THE Soroptimist International Jamaica, Kingston (SIJK) Club wishes to pay tribute to Sybil Francis, Commander of the Order of Distinction, a distinguished social work pioneer and a Charter (founding) member of the club, which was established in 1962 as the first female service club in the island. She was president of the club between 1967 and 1969.
When the club was founded 58 years ago, Francis was one of a distinguished group of professional women making their mark in Jamaica. She, alongside other well known Jamaican women such as the late Dr Joyce Robinson, former head of the Jamaica Library Service, and Ena Woodstock, Jamaica's first female judge, laid the foundation for a vibrant and engaged Soroptimist Club of Jamaica, Kingston, which contributed greatly to national development and the welfare of women and children.
Francis remained a committed and active member of the club, as evidenced by her regular attendance at meetings until she was in her 90s.
Long-standing club member, Joyce Byles, recalls that Francis “never faded into the background…She was a one of a kind person, very dependable and always said, 'I'll figure it out'. Everybody knew who Sybil Francis was. She was a wonderful person who contributed to life.”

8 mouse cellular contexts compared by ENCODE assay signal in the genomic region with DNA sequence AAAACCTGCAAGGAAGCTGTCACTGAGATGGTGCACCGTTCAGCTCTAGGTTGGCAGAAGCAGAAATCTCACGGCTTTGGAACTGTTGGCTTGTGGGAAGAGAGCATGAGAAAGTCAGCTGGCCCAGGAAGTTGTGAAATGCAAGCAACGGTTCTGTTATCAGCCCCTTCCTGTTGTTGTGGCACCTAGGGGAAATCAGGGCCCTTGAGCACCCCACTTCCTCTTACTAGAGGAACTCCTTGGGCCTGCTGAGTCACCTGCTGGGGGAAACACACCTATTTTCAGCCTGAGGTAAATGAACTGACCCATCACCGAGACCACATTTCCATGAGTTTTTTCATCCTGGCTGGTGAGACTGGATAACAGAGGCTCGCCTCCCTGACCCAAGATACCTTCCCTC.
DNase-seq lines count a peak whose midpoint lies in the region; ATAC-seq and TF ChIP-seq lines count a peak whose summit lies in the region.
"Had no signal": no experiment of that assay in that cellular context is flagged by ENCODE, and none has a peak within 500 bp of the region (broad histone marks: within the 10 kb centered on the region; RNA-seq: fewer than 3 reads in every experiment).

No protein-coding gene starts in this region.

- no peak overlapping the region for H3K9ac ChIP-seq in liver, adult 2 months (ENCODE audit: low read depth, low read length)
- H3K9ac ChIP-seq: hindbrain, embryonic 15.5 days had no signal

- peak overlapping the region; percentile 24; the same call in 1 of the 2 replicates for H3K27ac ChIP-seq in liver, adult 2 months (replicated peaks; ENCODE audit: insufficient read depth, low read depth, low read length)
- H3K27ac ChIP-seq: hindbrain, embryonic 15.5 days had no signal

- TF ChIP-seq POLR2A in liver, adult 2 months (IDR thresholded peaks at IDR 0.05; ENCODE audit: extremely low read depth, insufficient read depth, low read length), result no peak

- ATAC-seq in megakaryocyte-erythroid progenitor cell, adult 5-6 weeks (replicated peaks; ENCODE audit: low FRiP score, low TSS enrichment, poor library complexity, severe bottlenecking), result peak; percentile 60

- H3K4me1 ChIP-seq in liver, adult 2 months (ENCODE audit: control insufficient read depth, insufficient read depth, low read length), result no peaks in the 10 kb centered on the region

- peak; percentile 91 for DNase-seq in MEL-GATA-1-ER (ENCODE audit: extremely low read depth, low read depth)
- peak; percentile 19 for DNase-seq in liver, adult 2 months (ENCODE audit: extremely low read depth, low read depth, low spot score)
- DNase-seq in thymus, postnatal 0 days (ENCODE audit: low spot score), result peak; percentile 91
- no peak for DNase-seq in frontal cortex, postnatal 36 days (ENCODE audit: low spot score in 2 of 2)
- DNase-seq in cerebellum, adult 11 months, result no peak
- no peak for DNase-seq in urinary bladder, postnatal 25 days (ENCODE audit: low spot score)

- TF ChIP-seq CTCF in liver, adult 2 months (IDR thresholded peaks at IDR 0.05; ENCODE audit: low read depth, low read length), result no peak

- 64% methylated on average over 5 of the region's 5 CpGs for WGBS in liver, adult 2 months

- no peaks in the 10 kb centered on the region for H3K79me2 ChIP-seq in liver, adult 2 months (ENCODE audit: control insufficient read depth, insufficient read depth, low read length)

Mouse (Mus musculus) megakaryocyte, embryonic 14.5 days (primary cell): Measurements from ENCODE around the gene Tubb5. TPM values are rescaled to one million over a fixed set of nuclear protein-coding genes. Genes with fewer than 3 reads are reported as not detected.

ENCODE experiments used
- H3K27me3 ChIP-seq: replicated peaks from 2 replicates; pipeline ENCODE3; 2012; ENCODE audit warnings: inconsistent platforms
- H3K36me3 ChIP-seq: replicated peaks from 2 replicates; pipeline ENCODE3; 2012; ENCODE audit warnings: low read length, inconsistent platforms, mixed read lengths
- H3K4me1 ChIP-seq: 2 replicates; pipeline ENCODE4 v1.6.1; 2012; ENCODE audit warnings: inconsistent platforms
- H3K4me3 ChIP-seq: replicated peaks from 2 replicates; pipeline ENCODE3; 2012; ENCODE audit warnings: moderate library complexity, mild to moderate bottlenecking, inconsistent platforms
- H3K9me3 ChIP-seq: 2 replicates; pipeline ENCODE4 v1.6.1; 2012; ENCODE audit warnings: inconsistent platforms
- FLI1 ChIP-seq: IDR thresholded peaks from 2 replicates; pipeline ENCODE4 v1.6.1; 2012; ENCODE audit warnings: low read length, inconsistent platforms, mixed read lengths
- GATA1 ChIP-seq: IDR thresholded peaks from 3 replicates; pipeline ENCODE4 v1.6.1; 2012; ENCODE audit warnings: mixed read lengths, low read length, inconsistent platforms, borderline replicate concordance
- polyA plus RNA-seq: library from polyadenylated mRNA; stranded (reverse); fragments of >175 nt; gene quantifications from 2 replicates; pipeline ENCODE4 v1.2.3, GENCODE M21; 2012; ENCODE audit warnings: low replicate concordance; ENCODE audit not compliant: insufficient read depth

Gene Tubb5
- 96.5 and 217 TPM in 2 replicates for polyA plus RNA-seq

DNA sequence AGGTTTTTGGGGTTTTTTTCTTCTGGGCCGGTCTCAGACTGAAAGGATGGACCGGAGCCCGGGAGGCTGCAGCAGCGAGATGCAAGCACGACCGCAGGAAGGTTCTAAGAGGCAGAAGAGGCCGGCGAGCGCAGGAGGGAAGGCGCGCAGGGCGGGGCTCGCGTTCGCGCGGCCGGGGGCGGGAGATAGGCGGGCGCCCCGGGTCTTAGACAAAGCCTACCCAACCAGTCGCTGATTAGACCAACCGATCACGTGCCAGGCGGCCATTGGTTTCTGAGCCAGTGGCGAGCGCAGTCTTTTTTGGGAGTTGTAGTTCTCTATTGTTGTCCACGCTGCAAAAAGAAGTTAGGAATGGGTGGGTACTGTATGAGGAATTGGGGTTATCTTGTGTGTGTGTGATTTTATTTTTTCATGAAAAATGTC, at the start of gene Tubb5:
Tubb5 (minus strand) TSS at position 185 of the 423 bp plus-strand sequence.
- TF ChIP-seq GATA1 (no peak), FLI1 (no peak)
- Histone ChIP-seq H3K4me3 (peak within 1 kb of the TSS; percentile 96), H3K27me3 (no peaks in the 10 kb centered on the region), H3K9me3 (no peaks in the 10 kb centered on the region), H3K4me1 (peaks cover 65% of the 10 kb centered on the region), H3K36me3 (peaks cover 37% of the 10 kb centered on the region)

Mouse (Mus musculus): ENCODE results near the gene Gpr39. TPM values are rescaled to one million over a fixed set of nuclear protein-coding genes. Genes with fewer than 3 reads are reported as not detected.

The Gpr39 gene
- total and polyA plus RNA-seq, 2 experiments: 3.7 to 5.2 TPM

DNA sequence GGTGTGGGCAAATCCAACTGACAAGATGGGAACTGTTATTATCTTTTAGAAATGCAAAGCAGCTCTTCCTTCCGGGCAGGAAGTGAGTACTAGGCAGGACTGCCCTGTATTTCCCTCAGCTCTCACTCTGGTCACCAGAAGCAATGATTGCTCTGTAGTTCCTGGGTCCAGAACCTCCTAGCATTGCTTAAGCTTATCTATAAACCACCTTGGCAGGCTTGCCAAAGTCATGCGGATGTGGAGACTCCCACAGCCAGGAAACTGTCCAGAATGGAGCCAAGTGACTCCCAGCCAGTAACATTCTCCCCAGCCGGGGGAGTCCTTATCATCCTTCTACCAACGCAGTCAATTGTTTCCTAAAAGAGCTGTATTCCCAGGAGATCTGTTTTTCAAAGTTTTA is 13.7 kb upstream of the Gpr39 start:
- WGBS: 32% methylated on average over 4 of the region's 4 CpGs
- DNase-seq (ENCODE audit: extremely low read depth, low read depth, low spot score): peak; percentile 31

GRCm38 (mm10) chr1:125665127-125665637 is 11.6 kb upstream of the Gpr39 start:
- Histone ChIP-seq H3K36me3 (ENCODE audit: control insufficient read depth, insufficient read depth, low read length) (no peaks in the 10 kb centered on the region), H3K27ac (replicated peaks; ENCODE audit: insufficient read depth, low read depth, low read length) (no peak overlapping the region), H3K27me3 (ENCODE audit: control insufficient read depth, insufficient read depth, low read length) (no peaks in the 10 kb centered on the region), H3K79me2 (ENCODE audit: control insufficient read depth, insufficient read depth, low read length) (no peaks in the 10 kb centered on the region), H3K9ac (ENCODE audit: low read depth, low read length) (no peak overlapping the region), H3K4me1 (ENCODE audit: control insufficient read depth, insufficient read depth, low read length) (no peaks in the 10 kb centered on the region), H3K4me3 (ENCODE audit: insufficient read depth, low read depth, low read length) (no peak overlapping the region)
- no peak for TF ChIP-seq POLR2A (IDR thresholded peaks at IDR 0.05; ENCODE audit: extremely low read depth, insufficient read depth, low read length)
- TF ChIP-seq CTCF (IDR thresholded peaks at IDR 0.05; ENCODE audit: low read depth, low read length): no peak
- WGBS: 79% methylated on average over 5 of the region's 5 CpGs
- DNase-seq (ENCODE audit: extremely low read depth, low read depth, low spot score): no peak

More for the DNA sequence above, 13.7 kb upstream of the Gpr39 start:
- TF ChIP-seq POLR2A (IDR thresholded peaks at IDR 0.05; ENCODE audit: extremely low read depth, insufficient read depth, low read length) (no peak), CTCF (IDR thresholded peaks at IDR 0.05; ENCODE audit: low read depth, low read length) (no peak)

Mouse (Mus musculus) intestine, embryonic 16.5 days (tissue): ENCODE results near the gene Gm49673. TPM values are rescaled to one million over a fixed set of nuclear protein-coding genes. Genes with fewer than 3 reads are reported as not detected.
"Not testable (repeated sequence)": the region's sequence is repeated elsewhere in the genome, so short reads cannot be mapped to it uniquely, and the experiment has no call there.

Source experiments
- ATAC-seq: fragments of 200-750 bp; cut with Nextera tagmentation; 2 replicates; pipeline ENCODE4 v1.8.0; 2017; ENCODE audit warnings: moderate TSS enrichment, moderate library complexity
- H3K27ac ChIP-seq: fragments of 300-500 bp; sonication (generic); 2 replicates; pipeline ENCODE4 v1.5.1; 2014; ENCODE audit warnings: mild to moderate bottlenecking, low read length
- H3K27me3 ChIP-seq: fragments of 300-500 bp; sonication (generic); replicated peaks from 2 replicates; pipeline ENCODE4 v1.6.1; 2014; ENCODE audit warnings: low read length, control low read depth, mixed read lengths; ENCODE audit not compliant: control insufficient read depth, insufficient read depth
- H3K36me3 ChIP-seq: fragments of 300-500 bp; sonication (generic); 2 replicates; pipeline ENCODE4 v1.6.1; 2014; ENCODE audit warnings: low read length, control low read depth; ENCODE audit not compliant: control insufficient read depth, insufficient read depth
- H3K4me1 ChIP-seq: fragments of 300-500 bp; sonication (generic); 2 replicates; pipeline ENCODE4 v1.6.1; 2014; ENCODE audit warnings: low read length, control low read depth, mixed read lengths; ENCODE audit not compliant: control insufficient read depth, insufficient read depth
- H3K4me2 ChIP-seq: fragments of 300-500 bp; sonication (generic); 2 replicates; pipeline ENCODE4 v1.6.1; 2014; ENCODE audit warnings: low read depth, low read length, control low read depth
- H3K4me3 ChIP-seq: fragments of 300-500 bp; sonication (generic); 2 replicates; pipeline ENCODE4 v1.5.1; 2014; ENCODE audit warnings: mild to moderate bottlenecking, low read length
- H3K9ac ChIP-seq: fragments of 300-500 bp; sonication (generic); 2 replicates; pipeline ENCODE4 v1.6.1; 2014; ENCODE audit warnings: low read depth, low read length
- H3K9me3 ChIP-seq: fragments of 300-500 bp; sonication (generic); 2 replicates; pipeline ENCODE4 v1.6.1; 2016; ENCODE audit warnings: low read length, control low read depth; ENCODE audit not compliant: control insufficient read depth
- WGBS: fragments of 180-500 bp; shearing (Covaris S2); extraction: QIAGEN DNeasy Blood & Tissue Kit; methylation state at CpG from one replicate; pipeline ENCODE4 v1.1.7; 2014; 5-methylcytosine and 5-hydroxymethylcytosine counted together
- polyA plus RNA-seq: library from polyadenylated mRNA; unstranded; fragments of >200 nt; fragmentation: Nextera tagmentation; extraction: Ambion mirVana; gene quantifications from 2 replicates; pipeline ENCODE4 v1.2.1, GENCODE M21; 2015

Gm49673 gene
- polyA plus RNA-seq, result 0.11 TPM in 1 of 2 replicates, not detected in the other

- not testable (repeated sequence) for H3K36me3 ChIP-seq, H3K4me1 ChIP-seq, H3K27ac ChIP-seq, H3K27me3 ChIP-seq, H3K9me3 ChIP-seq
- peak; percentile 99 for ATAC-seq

Other members recall how knowledgeable she was, her pleasant and caring personality, and the fact that she was highly respected in Jamaica and beyond. In 2012 she was one of the club's three living charter members honoured at the 50th anniversary banquet and celebrations.
Francis was a trailblazer for social work services and training here in Jamaica and the wider Caribbean. She headed the Social Welfare Training Centre at The University of the West Indies, Mona, for 27 years. She also served as assistant secretary in the early Social Welfare Ministry, liaising with non-governmental organisations and administering the Child Care Division.
Jamaica's Child Development Centre and Barbados' Women and Development Programme were established thanks to her efforts. Her passion for her work took her onto the global stage. In 1963 she was a part of Jamaica's delegation to the United Nations, responsible for working for the elimination of all forms of racial discrimination. She was also there when Jamaica moved for 1968 to be declared as International Human Rights Year at the United Nations.
Even in retirement, Francis continued to serve locally and globally, as she was once chair of Jamaica's National Council on Ageing and represented Jamaica on the delegation to the World Assembly on Ageing. She passed away on June 3, 2020 at the age of 106.
Members of the SIJK club offer their sincere condolences to her family.